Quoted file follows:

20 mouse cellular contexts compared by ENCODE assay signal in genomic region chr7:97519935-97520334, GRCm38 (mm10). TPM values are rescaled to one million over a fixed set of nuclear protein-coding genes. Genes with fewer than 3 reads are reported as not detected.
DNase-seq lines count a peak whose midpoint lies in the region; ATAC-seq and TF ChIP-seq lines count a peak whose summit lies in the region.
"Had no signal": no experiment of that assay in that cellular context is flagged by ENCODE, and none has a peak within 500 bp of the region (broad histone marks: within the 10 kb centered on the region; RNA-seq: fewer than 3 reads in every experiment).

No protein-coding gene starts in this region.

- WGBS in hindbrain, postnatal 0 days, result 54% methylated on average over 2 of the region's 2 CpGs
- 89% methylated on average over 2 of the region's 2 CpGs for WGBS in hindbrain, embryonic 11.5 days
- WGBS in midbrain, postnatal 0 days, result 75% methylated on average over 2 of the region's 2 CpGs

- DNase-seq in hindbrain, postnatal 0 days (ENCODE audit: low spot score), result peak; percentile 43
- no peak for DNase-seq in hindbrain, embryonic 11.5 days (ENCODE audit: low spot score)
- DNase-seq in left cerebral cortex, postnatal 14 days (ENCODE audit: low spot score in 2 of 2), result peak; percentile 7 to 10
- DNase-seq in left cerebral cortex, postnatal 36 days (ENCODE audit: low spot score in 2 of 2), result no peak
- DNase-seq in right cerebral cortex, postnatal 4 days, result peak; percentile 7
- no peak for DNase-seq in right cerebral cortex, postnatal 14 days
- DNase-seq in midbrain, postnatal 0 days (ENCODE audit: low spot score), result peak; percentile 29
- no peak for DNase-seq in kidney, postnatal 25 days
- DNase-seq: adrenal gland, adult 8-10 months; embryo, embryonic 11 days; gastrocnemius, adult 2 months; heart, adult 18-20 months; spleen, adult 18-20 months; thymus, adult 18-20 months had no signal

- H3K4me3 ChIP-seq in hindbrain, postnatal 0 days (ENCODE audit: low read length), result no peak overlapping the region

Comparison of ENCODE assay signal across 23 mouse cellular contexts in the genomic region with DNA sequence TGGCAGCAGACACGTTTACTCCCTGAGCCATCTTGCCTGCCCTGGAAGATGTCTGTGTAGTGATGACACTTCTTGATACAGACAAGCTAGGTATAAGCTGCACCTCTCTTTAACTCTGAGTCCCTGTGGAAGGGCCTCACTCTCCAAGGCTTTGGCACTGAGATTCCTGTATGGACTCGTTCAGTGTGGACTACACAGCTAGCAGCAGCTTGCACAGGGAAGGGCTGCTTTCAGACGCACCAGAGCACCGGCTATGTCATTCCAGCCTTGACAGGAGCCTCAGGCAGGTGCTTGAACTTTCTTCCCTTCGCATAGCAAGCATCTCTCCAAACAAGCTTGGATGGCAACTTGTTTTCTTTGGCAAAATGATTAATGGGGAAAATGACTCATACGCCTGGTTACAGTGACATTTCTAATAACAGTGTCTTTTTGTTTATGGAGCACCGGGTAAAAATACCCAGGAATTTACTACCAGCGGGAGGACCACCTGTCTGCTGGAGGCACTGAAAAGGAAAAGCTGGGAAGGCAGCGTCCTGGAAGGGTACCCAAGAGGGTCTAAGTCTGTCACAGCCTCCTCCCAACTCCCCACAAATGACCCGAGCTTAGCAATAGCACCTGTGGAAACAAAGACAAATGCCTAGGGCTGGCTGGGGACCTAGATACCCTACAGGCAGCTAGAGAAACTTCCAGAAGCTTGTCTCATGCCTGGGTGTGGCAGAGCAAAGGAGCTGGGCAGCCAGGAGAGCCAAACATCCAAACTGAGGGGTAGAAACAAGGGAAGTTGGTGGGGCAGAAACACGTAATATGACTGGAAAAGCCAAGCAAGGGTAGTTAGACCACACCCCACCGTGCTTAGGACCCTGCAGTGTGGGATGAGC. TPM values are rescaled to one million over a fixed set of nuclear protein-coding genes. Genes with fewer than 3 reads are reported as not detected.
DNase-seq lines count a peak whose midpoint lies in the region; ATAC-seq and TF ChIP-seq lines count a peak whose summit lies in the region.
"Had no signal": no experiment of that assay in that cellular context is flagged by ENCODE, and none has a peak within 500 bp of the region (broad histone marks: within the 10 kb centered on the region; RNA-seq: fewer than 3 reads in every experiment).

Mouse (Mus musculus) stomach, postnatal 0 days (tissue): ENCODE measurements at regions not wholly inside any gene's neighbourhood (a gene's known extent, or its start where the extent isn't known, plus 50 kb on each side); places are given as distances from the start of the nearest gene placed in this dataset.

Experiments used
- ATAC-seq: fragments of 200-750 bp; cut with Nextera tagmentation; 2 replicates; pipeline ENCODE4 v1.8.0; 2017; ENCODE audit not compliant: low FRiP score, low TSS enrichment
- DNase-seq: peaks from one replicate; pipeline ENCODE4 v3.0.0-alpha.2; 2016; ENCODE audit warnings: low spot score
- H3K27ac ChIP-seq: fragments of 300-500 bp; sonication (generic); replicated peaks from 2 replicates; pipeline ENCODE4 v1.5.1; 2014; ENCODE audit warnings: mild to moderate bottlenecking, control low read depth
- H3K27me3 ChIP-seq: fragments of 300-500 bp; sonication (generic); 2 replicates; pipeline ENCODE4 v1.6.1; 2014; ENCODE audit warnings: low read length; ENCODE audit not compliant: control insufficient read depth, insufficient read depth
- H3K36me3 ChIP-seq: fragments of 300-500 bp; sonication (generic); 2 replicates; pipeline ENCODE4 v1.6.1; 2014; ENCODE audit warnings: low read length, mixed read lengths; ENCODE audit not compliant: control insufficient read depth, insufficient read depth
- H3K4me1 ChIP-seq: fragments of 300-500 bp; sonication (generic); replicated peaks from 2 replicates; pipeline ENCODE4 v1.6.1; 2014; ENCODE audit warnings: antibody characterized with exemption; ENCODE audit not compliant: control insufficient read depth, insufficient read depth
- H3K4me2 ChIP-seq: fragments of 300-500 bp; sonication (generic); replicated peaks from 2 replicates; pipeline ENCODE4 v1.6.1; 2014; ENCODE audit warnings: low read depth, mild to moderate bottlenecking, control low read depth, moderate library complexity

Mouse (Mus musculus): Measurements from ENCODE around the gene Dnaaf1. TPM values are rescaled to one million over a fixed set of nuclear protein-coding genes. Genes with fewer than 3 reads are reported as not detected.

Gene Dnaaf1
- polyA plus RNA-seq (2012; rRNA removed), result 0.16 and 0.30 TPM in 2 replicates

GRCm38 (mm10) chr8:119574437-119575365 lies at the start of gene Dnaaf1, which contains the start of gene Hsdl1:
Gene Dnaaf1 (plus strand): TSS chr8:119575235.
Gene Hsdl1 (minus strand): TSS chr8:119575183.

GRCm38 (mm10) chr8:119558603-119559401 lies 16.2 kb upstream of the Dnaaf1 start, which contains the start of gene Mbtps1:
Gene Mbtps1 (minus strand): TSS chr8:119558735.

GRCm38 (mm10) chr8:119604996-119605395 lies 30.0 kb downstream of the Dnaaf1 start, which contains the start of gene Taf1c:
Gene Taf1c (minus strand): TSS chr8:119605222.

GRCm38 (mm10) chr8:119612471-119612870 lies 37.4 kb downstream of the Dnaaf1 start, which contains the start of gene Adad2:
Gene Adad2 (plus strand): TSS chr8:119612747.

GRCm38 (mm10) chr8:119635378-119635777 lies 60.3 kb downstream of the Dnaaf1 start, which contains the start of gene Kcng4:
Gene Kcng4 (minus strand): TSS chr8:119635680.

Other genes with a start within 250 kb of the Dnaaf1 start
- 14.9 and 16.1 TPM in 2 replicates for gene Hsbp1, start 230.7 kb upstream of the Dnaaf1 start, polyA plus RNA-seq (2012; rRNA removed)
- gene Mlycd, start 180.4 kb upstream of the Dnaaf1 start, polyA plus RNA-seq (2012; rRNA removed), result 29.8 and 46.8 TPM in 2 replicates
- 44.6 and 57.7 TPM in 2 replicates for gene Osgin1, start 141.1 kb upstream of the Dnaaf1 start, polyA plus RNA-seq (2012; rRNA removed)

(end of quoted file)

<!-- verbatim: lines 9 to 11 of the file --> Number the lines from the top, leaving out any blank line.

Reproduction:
- no peak for DNase-seq in hindbrain, embryonic 11.5 days (ENCODE audit: low spot score)
- DNase-seq in left cerebral cortex, postnatal 14 days (ENCODE audit: low spot score in 2 of 2), result peak; percentile 7 to 10
- DNase-seq in left cerebral cortex, postnatal 36 days (ENCODE audit: low spot score in 2 of 2), result no peak